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For days, we have watched an unreal performance in which 100 supposedly lucid senators who are supposed to have sense enough to come in out of the rain debated a minor health care reform as if it were a brawl about the survival of life on Earth.

The fine points are about whether patients can sue their HMOs in federal courts or in state courts. When it's all over, the health care system of this country still will be a costly monstrosity. The only thing abundantly clear will be that the HMOs own a vast piece of George W. Bush's administration and were determined to get their money's worth.

What's so unreal about this process is that we already have a working model of a health care system that does work. It's called Medicare.

When's the last time you heard a geezer complain about his Medicare coverage, other than wishing it included a prescription-drug benefit? As an incipient geezer, I can assure you these are folks not afraid to whine about what they want.

Still, the critics insist the health care system will fall apart if Congress approves a patients' bill of rights with teeth in it, that costs will rise and employers will be driven to abandon coverage of their workers. Only a senator from Mars could fail to see that it has already fallen apart, that millions of Americans are without coverage, that costs are out of control.

Meanwhile, the employers of this nation have a valid complaint. The enlightened ones who do subsidize health care coverage of their workers are getting stuck with crushing annual increases in their health care costs that far exceed increases in their wage costs. They have every right to feel like chumps when they see there are companies to whom a gravely sick employee is merely an occasion to call in somebody else to cook the french fries.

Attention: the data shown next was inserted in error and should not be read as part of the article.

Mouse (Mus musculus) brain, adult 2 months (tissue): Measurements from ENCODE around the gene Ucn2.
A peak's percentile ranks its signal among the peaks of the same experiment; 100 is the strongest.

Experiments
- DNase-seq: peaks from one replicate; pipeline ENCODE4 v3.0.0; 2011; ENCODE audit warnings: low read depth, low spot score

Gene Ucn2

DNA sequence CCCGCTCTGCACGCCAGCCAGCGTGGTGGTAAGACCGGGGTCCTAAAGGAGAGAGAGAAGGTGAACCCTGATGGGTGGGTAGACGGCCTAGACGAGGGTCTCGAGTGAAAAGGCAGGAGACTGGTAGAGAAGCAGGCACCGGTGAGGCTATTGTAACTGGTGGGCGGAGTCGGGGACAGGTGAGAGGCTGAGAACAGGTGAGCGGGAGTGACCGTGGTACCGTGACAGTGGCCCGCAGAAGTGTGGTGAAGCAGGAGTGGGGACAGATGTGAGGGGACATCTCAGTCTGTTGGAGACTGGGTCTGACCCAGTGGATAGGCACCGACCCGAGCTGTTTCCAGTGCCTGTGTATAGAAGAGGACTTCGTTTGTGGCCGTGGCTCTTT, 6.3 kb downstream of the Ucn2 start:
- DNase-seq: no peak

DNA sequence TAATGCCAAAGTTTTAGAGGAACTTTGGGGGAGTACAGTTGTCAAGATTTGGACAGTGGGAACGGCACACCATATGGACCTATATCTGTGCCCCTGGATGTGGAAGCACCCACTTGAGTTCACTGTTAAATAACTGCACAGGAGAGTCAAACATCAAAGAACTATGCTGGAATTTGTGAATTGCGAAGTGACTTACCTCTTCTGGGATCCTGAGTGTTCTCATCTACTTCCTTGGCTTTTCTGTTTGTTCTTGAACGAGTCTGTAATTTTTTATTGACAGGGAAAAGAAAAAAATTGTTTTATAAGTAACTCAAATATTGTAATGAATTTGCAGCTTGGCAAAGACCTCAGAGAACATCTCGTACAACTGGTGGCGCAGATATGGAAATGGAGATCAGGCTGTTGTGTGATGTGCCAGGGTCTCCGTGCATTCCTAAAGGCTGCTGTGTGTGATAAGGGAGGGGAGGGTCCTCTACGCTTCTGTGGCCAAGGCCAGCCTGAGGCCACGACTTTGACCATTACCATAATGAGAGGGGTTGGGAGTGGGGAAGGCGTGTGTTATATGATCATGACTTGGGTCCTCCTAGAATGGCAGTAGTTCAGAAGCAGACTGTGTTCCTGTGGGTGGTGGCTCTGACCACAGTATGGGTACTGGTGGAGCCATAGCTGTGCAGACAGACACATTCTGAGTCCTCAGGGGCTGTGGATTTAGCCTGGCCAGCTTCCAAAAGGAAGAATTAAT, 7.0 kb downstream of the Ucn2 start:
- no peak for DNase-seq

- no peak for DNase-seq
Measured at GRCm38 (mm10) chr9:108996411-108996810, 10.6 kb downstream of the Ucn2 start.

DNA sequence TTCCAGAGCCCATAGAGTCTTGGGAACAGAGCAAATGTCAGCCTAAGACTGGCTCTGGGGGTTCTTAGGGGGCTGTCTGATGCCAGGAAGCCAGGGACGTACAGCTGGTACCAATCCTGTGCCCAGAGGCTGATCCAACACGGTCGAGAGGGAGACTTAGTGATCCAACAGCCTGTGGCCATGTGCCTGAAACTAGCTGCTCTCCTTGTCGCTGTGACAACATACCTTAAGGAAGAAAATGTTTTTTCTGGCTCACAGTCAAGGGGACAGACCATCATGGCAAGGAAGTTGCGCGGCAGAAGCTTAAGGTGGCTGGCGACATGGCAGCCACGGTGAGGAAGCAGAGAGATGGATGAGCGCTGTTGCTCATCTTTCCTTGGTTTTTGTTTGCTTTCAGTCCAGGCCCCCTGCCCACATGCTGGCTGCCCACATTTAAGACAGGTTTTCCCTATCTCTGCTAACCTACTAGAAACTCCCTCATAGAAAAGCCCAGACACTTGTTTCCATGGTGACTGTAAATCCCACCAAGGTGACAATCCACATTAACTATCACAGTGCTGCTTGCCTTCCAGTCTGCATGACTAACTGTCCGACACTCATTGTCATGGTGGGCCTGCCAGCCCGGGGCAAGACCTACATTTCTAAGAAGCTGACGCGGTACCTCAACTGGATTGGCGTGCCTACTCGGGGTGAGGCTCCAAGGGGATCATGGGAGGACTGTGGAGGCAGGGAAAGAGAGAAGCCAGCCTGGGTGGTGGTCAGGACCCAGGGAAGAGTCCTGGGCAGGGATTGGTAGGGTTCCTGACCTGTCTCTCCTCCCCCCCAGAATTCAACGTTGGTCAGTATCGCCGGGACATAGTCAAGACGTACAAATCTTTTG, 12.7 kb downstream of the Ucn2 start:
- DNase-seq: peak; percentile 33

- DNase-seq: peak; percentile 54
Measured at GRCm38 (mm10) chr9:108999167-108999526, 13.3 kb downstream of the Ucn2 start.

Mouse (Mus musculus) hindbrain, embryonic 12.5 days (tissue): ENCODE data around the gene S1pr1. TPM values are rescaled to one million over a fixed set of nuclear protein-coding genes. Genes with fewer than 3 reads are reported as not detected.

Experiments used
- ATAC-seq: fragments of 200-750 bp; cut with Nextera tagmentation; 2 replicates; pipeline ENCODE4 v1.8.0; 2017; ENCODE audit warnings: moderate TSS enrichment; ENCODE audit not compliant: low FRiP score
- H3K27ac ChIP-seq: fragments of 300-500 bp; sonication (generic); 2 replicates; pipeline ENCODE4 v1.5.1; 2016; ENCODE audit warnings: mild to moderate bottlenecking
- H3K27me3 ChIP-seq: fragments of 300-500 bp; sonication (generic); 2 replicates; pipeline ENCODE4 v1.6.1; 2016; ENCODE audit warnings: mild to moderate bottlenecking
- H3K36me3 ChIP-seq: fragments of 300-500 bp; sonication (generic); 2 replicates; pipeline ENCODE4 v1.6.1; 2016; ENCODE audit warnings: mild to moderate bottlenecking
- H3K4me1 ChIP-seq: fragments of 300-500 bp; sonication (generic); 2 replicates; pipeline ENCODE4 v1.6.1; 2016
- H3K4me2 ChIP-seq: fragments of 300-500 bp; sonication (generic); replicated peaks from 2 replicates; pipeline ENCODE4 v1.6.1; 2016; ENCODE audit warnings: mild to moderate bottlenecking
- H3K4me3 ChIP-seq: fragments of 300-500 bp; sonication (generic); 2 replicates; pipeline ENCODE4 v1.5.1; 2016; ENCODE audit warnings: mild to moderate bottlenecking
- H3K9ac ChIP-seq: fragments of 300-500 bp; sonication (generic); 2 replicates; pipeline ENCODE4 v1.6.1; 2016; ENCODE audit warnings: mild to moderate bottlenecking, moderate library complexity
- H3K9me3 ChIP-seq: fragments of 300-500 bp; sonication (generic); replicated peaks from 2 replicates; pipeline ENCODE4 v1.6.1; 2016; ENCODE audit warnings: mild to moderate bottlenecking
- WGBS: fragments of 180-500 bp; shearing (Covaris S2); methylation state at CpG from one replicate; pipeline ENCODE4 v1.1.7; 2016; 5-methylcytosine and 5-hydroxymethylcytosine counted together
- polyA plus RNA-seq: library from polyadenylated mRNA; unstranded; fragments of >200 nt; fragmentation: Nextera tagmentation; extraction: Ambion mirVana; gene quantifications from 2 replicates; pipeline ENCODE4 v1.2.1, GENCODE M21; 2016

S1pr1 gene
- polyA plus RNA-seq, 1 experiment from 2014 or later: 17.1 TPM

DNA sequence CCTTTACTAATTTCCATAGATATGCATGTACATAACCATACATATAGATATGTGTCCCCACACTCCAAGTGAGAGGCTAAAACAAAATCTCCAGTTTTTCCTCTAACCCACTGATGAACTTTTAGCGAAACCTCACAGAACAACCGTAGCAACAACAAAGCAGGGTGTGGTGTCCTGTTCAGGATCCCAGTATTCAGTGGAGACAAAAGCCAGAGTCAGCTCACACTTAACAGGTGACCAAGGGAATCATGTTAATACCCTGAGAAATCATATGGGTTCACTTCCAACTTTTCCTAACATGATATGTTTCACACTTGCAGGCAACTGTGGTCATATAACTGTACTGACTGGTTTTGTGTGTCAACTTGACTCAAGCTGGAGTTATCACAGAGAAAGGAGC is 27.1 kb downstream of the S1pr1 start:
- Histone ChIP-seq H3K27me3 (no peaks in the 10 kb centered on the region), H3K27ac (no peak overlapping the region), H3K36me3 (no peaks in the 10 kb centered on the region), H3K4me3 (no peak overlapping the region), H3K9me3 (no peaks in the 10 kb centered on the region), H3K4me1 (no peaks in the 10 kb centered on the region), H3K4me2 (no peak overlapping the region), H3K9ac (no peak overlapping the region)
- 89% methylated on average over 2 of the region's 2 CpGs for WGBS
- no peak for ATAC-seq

Someday, it will occur to the Senate that this whole process is merely a race to see which will come first: Either employers will stop subsidizing health care coverage, dump it entirely, or they will come to their senses and demand that the federal government assume this burden.

There is, after all, nothing in the Constitution that creates an artificial bond between workers and their health care.

In this legislative death struggle, Republicans and Democrats nimbly switch sides on the critical question of whether HMOs can be sued in state courts where chances of redress are better. This finds people such as Trent Lott, R-Miss., championing the weird idea that suits in state courts are an abomination and should be outlawed. This is a curious idea for a man sensitive to the sovereignty of a state such as Mississippi, which in his own lifetime fought a second Civil War for the supremacy of its courts and their right to suppress black people.

The absurdity of Lott's arguments remind of when Bob Dole was running for president and embarrassed himself by claiming that, if Pizza Hut were forced to provide even minimal medical coverage for its employees, pizzas would cost $20.


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